Us sedating violent prisoners
These include, but are not limited to: lifting the legal ban on transferring detainees to the United States and mandating such transfers when detainees present with medical conditions that cannot be adequately evaluated and treated at Guantánamo; ensuring detainees have timely access to all of their medical records upon request while otherwise maintaining confidentiality of those records (especially with regard to access by prosecutors); and allowing meaningful and regular access to Guantánamo by civilian medical experts, including permitting such experts to evaluate detainees in an appropriate setting.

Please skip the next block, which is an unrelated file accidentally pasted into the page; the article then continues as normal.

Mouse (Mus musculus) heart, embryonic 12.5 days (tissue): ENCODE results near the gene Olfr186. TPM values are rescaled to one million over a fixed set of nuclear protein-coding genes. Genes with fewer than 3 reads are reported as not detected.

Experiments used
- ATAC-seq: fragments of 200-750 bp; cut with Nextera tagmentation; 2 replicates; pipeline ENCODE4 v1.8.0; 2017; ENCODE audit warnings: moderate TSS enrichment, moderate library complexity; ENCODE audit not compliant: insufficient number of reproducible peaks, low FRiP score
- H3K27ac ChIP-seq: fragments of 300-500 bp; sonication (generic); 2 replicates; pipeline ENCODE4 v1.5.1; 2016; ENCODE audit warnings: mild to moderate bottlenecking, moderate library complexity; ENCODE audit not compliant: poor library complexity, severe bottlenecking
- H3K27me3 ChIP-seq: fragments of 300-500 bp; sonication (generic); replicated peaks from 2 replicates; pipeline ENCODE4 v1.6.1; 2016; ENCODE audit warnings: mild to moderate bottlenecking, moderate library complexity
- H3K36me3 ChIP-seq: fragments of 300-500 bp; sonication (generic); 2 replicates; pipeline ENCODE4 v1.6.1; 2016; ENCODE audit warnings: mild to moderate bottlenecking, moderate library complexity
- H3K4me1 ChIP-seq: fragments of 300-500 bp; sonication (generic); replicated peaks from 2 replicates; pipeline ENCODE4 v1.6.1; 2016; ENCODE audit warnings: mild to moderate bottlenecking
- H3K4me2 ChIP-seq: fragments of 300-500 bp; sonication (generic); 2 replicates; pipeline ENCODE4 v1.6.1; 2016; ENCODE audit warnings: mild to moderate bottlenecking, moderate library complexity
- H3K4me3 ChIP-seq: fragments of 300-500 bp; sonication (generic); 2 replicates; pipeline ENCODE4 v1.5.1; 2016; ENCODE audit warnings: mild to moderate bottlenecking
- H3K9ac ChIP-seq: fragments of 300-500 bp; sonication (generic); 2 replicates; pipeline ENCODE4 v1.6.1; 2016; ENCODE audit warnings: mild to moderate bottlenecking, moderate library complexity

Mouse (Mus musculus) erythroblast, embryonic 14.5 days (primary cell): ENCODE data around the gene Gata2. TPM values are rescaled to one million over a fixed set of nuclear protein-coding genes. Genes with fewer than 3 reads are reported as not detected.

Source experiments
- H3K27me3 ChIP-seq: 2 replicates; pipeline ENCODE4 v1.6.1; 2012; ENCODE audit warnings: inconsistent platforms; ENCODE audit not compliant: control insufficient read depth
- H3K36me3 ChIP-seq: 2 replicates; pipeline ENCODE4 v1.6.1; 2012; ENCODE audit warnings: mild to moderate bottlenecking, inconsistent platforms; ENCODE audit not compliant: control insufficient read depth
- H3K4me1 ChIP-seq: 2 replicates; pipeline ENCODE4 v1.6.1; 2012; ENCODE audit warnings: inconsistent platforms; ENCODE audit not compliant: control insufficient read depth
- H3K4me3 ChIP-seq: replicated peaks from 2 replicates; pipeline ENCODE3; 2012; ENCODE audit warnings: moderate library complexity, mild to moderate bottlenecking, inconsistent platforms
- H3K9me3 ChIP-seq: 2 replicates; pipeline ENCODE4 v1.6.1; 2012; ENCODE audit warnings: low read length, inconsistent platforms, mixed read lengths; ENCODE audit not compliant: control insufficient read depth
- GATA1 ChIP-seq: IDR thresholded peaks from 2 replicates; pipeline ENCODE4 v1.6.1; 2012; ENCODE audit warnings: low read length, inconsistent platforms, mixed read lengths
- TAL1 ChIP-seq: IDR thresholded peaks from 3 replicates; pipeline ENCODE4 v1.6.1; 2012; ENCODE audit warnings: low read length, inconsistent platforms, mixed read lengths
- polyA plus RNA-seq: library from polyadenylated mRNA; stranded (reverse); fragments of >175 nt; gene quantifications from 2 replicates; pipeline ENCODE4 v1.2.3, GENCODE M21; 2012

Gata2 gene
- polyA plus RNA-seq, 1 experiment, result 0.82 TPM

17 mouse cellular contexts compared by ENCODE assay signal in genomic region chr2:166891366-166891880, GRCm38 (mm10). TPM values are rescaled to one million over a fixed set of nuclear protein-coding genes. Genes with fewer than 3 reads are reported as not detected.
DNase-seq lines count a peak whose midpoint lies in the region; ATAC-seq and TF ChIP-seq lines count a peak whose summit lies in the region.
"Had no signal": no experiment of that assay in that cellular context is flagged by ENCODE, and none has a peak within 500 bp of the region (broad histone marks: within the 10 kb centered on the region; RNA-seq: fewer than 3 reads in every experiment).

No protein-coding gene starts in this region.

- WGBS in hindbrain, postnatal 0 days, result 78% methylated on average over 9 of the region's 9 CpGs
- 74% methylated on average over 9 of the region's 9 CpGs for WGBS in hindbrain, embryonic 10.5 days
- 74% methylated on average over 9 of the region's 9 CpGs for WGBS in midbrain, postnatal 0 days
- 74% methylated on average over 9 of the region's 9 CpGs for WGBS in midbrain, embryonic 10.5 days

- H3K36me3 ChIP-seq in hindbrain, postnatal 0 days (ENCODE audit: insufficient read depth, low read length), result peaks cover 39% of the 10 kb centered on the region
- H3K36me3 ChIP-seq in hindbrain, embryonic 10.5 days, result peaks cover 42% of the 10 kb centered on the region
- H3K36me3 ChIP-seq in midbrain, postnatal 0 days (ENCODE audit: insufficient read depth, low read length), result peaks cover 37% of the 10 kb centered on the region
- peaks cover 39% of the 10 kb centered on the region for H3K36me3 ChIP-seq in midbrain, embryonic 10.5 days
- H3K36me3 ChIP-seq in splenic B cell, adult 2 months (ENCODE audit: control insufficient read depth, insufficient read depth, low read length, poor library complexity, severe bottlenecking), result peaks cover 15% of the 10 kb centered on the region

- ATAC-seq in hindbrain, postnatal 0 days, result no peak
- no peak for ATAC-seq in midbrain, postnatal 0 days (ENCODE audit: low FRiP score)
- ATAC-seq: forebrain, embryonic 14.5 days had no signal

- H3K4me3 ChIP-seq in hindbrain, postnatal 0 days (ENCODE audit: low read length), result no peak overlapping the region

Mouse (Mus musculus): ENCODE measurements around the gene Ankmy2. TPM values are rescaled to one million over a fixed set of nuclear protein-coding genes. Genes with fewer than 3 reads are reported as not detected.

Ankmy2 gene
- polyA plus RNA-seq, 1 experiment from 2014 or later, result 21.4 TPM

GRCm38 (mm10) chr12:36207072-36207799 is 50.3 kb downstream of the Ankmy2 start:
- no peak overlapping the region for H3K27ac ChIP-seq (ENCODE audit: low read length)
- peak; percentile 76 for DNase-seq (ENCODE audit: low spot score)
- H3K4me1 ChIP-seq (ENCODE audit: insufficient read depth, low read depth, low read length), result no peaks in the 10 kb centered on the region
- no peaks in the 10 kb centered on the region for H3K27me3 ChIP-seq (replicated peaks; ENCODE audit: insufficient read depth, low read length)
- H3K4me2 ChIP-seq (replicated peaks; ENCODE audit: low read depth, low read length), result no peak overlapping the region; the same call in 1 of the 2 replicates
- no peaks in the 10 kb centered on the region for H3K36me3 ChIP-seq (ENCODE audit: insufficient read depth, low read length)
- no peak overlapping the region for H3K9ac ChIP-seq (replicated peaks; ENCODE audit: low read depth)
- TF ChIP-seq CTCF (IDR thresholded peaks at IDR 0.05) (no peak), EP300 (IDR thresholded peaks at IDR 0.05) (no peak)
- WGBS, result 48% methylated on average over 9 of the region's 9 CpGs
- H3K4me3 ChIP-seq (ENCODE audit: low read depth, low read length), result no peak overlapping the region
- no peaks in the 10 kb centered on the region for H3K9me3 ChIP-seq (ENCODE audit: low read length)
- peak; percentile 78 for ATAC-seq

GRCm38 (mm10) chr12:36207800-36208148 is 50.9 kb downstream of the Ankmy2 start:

al-Tamir not be forcibly extracted from his cell to attend court proceedings (or otherwise). al-Tamir’s case that he did not need to issue an order to the same effect because Guantánamo’s non-medical staff would respect the recommendation. At the next hearing, prosecutors conceded that, in fact, Guantánamo’s non-medical commanders “are not bound by the [senior medical officer’s] opinions nor will they defer to them in every instance.”  The medical care situation at Guantánamo is not sustainable and should be expected to worsen rapidly over time as the impacts of both torture and indefinite detention exacerbate medical complications otherwise associated with aging.Some detainees refuse medical care due to concern over access to their records by prosecutors in military commission cases. Armed Forces.” For example, the regulation states that prisoners of war and retained personnel “will be quartered under conditions as favorable as those for the force of the detaining power billeted in the same area.”  The rules for civilian internees reflect the same principle: “Patients requiring hospital treatment will be moved, if feasible, to a civilian hospital.And, according to detainees’ counsel, significant portions of medical records the government has produced are classified. courts have firmly resolved some basic legal questions, like affirming detainees’ right to challenge the legality of their detention through habeas corpus petitions in federal court. The treatment must be as good as that provided for the general population.”  The United Nations Standard Minimum Rules for the Treatment of Prisoners (the Nelson Mandela Rules), which the United States has championed,  state similarly that “[p]risoners should enjoy the same standards of health care that are available in the community, and should have access to necessary health-care services free of charge without discrimination on the grounds of their legal status.”  By their terms, the Mandela Rules are “applicable to all categories of prisoners, criminal or civil, untried or convicted, including prisoners subject to ‘security measures.’”  The rules provide more detailed benchmarks that inform an assessment of whether, as one former Guantánamo commander asserted, detainees receive “first-rate” medical care that is “as good as or better than anything we would offer our own soldiers, sailors, airmen or Marines.” The following Mandela Rules are of particular relevance to the deficiencies identified in this report: The absence of an effective firewall between medical and security operations, Guantánamo’s sordid history, and the widespread prevalence of trauma due to torture among the detainee population have created or exacerbated a variety of serious deficiencies in medical care, described below.But in neither case does that diminish the seriousness of the problems identified in this report.The case that perhaps best illustrates the state of medical care at Guantánamo is that of Abd al-Hadi al-Iraqi (aka Nashwan al-Tamir), who was captured in 2006, rendered to a CIA black site, then transferred to Guantánamo the following year. al-Tamir collapsed incontinent in his cell from a degenerative spinal condition—one about which he had told Guantánamo’s medical personnel more than 10 years earlier, they had independently diagnosed at Guantánamo in 2010, and that outside medical experts concluded had obviously required urgent surgical intervention years earlier.